The Traffic Division strives to ensure that Carlsbad's transportation network is operating safely and efficiently. Traffic operations oversees the maintenance and improvement of the city's existing transportation infrastructure.
Traffic Operations Projects and Highlights
The Traffic Division welcomes input, inquiries and requests from the public regarding traffic issues and seeks to address residents' concerns promptly and professionally. These communications are referred to as traffic requests.
Traffic requests may be initiated via email, phone call or letter.
If your neighborhood is experiencing traffic problems, such as cars speeding down residential streets or using them as shortcuts between major thoroughfares, the City of Carlsbad has a program to help. To take advantage of the Carlsbad Residential Traffic Management Program follow these steps:
- Residents must write a letter or email to the Carlsbad Transportation Department describing the problem and saying why they want to include the street in the Carlsbad Residential Traffic Management Program.
- If the street qualifies, the Transportation Department will work with residents and select the best combination of traffic management tools to reduce speeds and traffic volume and restore residents' high quality of life. Keep in mind that this program is intended for residential streets which are streets with residential driveways and less than 40 feet wide.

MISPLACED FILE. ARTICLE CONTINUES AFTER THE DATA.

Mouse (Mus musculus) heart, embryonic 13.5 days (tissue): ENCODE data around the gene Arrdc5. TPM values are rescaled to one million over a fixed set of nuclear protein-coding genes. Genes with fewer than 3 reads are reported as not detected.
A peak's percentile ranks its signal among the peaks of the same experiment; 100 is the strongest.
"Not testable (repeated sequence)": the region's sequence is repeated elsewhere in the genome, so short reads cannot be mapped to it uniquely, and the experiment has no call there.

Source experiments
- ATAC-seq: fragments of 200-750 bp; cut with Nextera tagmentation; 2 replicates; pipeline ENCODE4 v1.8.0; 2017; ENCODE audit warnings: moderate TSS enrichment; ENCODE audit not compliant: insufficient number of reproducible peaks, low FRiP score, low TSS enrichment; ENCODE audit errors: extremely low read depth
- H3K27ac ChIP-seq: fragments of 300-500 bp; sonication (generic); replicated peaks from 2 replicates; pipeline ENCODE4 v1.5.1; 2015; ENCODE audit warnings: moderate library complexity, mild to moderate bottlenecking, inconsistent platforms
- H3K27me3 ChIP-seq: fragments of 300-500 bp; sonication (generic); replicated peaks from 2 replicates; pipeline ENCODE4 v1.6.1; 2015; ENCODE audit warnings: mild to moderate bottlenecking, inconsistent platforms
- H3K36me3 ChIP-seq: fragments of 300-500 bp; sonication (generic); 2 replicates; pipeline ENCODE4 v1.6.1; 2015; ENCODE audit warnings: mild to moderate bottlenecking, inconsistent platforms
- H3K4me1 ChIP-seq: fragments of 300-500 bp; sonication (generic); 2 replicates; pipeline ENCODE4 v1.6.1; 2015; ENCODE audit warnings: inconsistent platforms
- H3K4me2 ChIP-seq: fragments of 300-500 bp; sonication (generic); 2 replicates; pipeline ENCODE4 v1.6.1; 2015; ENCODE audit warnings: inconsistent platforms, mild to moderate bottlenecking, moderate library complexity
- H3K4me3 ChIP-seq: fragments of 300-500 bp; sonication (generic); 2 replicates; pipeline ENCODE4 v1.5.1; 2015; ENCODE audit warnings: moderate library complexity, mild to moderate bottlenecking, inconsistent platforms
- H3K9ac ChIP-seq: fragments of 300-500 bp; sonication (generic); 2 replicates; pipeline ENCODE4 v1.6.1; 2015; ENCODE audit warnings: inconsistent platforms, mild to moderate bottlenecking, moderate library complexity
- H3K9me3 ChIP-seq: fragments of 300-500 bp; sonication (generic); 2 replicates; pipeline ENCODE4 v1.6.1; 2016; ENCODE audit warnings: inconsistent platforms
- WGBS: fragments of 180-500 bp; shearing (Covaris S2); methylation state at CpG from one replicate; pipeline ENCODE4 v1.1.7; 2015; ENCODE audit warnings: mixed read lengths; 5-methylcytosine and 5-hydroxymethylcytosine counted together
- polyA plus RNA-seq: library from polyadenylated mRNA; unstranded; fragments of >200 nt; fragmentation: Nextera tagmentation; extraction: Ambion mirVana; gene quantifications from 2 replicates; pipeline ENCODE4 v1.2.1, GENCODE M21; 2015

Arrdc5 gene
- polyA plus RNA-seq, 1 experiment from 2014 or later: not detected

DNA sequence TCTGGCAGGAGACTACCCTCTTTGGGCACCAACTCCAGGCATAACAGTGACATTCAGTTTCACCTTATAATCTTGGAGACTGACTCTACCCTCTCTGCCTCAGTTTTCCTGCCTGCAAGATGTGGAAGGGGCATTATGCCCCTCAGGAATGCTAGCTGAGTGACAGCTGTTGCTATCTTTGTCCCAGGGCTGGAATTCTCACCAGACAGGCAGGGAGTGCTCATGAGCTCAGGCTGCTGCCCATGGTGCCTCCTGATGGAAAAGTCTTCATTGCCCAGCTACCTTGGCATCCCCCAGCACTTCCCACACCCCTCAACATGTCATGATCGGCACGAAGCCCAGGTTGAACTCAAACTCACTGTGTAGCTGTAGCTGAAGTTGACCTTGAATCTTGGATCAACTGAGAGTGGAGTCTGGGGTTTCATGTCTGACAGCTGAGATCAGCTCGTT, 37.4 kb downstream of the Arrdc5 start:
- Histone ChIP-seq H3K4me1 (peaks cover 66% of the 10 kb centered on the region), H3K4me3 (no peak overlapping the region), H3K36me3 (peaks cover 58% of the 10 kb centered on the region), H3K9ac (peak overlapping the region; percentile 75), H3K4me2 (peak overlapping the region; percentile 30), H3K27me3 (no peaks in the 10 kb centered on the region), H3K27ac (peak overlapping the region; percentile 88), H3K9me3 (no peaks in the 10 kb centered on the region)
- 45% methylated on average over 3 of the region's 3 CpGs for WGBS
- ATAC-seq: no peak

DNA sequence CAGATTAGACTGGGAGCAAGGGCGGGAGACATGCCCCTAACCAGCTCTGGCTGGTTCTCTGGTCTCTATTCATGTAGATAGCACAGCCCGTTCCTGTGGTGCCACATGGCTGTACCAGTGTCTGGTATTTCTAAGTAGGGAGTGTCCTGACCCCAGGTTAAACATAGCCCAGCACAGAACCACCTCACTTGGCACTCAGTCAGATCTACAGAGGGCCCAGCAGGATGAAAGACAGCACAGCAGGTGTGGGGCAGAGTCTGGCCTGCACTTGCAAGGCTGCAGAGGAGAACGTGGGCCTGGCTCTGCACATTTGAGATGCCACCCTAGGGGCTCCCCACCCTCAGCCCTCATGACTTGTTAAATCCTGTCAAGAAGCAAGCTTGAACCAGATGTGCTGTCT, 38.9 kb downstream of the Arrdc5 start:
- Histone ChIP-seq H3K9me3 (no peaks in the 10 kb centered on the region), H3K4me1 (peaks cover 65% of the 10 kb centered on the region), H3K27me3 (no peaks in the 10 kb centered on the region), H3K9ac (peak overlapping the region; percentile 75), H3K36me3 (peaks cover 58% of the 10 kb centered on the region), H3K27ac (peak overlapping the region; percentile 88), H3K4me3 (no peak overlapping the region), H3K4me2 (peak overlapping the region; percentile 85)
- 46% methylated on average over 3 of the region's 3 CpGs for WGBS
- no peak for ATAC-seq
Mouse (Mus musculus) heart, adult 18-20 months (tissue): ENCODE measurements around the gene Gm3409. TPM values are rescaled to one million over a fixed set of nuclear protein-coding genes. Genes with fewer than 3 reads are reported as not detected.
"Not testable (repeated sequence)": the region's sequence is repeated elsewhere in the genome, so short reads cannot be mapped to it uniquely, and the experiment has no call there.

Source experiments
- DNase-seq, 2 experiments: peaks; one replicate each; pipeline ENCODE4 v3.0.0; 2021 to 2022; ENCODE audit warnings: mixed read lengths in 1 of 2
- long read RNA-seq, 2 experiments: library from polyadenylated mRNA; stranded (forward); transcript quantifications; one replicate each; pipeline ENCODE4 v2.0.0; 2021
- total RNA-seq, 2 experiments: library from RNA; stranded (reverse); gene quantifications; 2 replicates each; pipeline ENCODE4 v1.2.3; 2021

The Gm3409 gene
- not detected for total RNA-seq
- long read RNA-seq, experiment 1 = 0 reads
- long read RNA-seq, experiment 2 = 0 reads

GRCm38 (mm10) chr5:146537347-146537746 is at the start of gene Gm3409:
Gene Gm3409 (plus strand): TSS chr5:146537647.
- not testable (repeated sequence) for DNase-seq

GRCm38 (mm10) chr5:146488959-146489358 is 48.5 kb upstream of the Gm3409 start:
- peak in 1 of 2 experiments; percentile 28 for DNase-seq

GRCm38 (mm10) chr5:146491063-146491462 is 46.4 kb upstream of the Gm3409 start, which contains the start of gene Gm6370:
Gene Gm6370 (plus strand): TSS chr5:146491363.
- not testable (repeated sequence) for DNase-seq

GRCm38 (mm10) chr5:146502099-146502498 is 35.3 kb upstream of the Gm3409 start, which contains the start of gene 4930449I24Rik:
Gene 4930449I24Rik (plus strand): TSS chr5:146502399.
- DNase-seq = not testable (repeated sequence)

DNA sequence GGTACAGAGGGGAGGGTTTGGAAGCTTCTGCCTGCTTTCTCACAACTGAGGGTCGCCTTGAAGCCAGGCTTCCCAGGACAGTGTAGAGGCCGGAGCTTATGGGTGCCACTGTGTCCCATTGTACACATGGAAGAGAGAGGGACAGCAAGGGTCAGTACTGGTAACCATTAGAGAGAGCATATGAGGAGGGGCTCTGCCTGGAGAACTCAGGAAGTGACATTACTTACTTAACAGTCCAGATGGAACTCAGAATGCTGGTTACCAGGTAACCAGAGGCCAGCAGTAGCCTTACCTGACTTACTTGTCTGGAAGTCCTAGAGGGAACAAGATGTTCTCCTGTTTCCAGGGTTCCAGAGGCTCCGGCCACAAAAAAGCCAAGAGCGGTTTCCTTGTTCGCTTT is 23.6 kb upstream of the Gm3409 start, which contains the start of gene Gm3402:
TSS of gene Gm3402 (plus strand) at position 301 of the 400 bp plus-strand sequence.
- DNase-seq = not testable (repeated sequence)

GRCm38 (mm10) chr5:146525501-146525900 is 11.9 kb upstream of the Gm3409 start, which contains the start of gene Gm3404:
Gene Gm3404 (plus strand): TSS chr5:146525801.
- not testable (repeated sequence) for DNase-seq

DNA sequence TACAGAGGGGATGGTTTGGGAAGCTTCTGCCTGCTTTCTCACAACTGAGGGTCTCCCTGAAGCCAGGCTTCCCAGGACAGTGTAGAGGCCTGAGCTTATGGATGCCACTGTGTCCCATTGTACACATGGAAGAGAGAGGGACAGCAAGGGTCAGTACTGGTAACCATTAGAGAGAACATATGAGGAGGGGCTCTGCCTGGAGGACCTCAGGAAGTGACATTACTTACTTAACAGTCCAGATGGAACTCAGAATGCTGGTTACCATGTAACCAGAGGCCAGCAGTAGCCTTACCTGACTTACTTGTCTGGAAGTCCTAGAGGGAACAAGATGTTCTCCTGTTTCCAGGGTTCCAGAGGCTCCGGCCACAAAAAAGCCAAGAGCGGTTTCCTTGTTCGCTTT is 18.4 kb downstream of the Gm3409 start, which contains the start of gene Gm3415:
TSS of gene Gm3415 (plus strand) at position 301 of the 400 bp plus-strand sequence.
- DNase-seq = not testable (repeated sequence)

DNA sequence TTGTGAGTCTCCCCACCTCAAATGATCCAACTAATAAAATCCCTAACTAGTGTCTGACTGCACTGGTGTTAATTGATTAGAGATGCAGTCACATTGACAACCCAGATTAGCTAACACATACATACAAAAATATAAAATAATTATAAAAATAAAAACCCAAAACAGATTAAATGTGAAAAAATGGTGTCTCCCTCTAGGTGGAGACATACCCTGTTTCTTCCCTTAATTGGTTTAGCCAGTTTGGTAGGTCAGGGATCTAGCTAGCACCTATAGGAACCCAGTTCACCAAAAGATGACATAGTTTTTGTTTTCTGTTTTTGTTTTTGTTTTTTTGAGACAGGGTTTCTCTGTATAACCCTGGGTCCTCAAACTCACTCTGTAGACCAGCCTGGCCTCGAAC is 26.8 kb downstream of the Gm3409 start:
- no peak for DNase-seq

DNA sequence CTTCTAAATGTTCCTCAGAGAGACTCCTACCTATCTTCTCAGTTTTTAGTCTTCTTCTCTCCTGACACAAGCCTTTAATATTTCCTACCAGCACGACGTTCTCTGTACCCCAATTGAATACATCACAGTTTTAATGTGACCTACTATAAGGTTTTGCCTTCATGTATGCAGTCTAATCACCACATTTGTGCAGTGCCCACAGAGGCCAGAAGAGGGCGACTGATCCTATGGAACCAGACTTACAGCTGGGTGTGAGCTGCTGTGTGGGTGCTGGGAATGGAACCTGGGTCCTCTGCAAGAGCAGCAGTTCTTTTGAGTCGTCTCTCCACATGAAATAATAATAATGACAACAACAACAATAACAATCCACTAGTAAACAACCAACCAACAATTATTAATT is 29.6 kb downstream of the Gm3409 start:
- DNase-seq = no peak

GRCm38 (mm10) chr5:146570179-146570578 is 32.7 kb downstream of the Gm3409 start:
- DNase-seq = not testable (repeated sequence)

- Neighborhood residents must agree that there is a problem and they want the Transportation Department's help. Cooperation, commitment and consensus are key components to the program's success. Without those, the Transportation Department will not be able to assist.
The CRTMP takes a graduated, three-phase approach to help control speeding on residential street, beginning with less intrusive measures and work through a progression of steps to achieve the program's goals.
The first phase includes enforcement, education and signs. If those don't solve the problem, we can consider residential stop signs, speed cushions and speed tables as second phase solutions. If the second phase isn't effective, the third phase would feature traditional traffic calming features to narrow the roadway and slow traffic via hardscape improvements.
For more information, please contact Jim Murray at (760) 602-2734 or email@example.com.
Traffic data is an important tool in evaluating the performance of the city's street network. Transportation division staff collects vehicle volume data on a regular basis and is used, in conjunction with the Growth Management Plan's Annual Traffic Monitoring Program, to provide vital information residents, business owners, developers, engineers and planners.
Current Growth Management Plan
Annual Traffic Monitoring Program
Construction in the city can inconvenience residents and travelers. The Traffic Division reviews traffic control plans to balance the safety of construction workers with the need to minimize delays for drivers.